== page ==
In 2050, world energy demand is forecast to be twice as high as in 2000. The Arctic, with an estimated 13% of the world’s undiscovered recoverable oil and 30% of its natural gas, can help to meet some of that growing demand.
In recognition of the important role that the northern region will play over the next several decades — and the substantial public debate around the industry’s ability to work safely and securely in such a harsh and variable environment — OGP has created a new standing committee.
The Arctic Committee, chaired by Robert Blaauw of Shell, will:
- act as the E&P industry’s technical and advocacy focal point on issues related to upstream activities in the Arctic and cold region environments more generally
- develop a long-term strategy to address the key arctic issues for the upstream industry
- review and shape work of global importance being carried out within OGP standing committees and in other entities regarding the development of good practices and guidelines associated with working in arctic conditions
- monitor, review and contribute to international and regional regulatory and policy developments in relation to the Arctic
- establish and support industry positions with respect to regulatory developments and, through the OGP secretariat, advocate and communicate those positions in close liaison with national/regional associations
The Committee’s advocacy messages will focus on the strategic importance for Europe of responsible development of the Arctic. It will also address and correct mis-perceptions that arctic exploration is new; highlighting how safe operations are a primary focus for the industry. Another priority will be to communicate how the oil and gas industry can work with local people on the sustainable development of the region.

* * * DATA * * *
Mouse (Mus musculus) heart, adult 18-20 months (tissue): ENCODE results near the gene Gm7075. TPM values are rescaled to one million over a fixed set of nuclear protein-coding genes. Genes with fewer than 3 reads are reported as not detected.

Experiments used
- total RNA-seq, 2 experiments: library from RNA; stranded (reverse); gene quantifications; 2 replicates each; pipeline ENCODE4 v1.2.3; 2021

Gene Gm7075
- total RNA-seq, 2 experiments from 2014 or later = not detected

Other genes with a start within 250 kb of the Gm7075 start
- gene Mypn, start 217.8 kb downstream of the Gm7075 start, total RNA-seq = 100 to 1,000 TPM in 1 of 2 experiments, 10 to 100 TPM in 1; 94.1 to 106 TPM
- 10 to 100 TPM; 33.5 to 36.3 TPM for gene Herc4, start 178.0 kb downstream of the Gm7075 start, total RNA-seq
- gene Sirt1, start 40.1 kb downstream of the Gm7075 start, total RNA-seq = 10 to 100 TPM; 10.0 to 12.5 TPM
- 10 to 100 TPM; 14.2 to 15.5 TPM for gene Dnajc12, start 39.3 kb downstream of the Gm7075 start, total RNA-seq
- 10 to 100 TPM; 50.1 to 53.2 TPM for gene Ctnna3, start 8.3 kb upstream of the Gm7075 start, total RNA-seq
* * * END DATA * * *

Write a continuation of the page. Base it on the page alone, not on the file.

Strategic importance for Europe
As global demand for oil and gas continues to rise and EU indigenous production declines, the Arctic is growing in strategic importance for Europe. The responsible development of Arctic oil and gas over the next decades will mitigate Europe’s declining indigenous supplies of oil and gas – and maintain energy security for all consumers throughout the world.
The European Commission and Council have foreseen that oil and gas will account for 55% of the EU energy mix by 2030. The International Energy Agency (IEA), in its 2013 World Energy Outlook, indicates that Europe will become still more dependent on oil and gas imports by 2035. By then, EU net oil and gas imports will have increased from 60% to 80%.
As developing economies continue to mature, and competition for oil and gas increases, diversity of energy supplies is fundamental to Europe’s energy security. Europe is fortunate in that a large part of the Arctic potential is either located within the EEA or nearby, such as in the Russian Arctic.
The industry appreciates that the EU’s Arctic strategy supports development of the Arctic resources, and stresses that this must be done in a timely manner. As the IEA said in June 2010, “We must push forward with new investment.” Indeed, long lead times for oil and gas projects require commitment years in advance before new supply projects can come on-stream.